DeSalvia left behind a wife and three children. Diaz, 30, has spent the last 15 months fighting paralysis. Against the odds, he is walking with the help of two canes.

    The star witness for prosecutors, Diaz already has testified twice in the federal trials, where Saint Nattis was convicted of conspiracy, robbing a pawn shop and then shooting the officers three days later to hide the robbery.

    Diaz will tell jurors how Saint Nattis unexpectedly started shooting before he could be handcuffed on a charge of driving without a license.

    Ashton says premeditation, needed to prove first-degree murder, is clear. As the traffic stop began, according to Ashton, Saint Nattis yelled to his passenger, "Wet that cracker!" That's slang for shooting someone. The passenger didn't oblige. Also, witnesses say Saint Nattis shot DeSalvia even after he was on the ground.

    Diaz, 30, was hit seven times. Each time he tells his story, he relives the horror of that night. Still, he isn't angry.

    "I feel actually sad for him," he said of Saint Nattis. "He made a decision in a few seconds that affected and changed so many lives. He took the life of one officer. He changed my life forever. He destroyed his own life."

    But instead of hatred, Diaz has chosen to focus on his blessings. He said he is alive for a reason, although he hasn't figured out what his life's mission will be. Through soul searching and contemplation, he says he has chosen to focus on the future instead of being victimized by the past.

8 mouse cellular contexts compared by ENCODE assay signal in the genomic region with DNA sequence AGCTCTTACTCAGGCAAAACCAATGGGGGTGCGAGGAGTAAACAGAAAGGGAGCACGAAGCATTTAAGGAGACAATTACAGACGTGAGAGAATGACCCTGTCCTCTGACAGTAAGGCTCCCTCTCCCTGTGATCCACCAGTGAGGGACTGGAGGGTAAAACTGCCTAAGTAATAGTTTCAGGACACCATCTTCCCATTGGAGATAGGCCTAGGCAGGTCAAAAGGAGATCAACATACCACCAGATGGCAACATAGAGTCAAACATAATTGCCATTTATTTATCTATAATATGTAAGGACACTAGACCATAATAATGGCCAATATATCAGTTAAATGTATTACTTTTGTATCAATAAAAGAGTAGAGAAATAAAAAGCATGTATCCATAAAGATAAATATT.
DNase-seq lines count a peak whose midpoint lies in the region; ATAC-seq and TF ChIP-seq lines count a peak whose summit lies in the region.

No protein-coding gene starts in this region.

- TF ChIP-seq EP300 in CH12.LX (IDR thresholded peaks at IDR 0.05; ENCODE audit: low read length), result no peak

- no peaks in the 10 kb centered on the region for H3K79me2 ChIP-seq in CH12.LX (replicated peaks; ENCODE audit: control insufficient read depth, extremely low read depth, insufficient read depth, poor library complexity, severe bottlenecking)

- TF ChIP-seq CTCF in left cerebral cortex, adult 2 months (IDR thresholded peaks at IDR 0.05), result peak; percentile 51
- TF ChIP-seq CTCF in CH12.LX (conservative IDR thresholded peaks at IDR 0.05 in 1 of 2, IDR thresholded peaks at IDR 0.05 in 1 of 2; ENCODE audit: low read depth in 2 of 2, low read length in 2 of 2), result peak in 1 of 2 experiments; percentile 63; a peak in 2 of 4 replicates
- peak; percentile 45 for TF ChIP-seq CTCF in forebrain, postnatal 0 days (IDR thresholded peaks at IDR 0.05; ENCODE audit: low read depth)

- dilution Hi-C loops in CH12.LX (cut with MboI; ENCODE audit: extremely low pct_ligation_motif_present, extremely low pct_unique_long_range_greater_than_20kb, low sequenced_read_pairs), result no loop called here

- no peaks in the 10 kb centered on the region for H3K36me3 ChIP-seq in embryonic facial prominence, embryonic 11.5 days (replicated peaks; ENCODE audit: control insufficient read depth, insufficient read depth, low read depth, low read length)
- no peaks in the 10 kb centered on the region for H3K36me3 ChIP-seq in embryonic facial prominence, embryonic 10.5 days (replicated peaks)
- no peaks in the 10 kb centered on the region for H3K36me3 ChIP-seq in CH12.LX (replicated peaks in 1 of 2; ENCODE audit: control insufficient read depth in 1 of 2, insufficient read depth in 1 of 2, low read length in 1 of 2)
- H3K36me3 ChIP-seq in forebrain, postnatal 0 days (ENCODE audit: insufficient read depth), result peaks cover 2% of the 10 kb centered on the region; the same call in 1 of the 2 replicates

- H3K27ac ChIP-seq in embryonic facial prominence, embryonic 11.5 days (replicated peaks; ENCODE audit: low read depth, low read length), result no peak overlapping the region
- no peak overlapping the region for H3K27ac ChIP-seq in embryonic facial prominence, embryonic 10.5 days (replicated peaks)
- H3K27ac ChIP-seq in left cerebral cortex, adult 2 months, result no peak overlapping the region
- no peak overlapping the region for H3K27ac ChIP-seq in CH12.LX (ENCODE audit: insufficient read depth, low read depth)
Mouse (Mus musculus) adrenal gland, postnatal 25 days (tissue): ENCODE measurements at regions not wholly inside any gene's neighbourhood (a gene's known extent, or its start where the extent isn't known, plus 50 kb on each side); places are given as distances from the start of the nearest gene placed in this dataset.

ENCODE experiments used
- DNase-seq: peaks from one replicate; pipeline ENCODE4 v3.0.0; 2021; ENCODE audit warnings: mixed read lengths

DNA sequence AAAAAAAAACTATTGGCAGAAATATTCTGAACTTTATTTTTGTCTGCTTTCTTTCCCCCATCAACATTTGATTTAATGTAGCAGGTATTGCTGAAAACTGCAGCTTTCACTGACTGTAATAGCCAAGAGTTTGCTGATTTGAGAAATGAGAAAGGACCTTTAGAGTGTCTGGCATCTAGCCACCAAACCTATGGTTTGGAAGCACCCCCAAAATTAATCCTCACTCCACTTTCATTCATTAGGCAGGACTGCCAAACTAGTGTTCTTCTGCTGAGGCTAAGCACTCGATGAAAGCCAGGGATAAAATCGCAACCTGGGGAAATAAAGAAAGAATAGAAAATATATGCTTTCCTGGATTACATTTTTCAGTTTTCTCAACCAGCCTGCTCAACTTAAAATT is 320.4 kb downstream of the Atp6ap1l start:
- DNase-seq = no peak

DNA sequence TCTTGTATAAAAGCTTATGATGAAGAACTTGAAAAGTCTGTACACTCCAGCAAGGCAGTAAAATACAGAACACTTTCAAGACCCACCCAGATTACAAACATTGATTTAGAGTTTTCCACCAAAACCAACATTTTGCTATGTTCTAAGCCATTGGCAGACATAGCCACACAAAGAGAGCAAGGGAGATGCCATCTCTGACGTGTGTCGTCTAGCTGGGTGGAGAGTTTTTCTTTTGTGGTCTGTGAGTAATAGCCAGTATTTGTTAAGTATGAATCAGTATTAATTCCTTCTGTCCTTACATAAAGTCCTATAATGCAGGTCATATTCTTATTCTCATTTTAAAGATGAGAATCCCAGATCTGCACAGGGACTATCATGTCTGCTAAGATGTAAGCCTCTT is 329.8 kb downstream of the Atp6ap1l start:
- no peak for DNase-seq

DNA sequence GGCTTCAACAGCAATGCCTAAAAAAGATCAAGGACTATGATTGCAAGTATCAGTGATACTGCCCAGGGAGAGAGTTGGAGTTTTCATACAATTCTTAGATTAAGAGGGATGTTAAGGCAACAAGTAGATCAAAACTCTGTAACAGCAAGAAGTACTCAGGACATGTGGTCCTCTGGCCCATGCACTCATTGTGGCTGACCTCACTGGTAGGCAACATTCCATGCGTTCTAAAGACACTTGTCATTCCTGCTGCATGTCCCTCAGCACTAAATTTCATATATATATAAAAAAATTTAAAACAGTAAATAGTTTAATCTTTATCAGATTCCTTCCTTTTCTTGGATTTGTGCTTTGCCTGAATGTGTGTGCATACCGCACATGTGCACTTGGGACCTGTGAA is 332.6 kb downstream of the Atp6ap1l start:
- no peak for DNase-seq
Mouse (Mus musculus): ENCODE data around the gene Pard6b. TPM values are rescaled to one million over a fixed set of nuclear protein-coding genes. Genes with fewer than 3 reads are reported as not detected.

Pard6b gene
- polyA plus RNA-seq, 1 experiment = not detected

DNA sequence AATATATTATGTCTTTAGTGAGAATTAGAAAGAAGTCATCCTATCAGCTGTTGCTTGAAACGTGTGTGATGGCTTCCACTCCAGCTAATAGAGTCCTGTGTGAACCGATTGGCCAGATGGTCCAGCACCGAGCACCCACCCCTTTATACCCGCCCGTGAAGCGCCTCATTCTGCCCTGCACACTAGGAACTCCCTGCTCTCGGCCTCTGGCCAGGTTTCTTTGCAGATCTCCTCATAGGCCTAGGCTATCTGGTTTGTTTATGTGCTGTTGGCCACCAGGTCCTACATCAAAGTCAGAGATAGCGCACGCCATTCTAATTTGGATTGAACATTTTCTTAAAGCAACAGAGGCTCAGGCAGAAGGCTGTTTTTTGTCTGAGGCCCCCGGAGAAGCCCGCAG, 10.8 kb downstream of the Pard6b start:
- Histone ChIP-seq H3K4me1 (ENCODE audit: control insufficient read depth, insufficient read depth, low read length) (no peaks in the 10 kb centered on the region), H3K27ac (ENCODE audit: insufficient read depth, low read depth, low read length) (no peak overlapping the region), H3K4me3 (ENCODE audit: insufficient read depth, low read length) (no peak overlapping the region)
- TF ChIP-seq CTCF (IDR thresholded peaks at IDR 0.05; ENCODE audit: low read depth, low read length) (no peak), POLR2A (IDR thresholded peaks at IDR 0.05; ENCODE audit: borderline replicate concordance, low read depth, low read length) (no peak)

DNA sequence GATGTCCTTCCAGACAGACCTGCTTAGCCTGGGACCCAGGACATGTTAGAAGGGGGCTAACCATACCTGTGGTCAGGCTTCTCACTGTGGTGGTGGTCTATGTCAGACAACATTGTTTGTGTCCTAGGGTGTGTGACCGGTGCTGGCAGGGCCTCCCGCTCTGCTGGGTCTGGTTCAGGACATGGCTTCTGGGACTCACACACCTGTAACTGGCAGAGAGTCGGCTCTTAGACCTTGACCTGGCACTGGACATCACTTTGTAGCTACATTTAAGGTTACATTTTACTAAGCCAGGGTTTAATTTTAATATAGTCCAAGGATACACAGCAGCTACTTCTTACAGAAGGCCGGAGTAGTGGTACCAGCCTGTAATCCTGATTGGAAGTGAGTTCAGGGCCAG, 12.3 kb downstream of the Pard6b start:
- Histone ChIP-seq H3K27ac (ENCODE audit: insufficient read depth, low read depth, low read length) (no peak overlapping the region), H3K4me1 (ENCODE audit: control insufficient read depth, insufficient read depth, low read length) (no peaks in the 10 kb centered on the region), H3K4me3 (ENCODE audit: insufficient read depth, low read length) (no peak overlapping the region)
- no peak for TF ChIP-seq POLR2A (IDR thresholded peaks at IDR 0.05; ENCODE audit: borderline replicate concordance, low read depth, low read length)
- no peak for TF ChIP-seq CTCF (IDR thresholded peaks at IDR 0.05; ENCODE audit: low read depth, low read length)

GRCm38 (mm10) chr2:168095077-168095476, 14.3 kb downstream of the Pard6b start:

For the trial, he's putting his faith in the justice system.

    "I'm big on democracy and government not always running the show and letting the people decide," he said. "Whatever the jury decides is fair."

    "Never try to teach a pig to wastes your time and it annoys the pig."

  • #2
    I am SO SICK of the 'he grew up in a rough neighborhood, poor home environment' "defense". SO WHAT?!?! He STILL knew RIGHT from WRONG!

    Just because I grew up in Alabama, DOESN'T mean I'm a REDNECK. REBEL, yes.....but redneck? Nope......

    BTW, FLLawdog...where in FL are you? I worked for the Putnam Co SO from '90-92 before coming back 'home'.


    [This message has been edited by shooter1201 (edited 05-07-2001).]
    "When you guys get home and face an anti-war protester, look him in the eyes and shake his hand. Then, wink at his girlfriend, because she knows she's dating a *****."
    -Commanding General, 1st Marine Division


    • #3

      The man clearly did the crime, he showed no remorse, he would do it again if given the chance.

      He should be put down as quick as possible. And no, the death sentence does not deter was never ment to do that. It's a punishment, which in this case was fully earned by the shooter.

      Jim Burnes


      • #4
        The jury has been deliberating since last night, and even had to have the suspect's girlfriend's testimony read to them again.

        Here's the defense's plan...St. Nattis didn't mean to kill George Desalvia...he was trying to shoot Eddie Diaz because officer Diaz was "scaring him"... WTF!!! . So, that's OK??? It's not premeditated if you kill the person you didn't want to shoot because you were scared? If the jury falls for that one....

        "Never try to teach a pig to wastes your time and it annoys the pig."

        [This message has been edited by FLLawdog (edited 05-17-2001).]


        • #5
          I guess the West Palm Beach jurors are smarter than the WPB voters...guilty on all charges...1st degree murder, felony murder(the murder was committed while he was escaping) and attempted 1st degree murder. Sentencing to follow.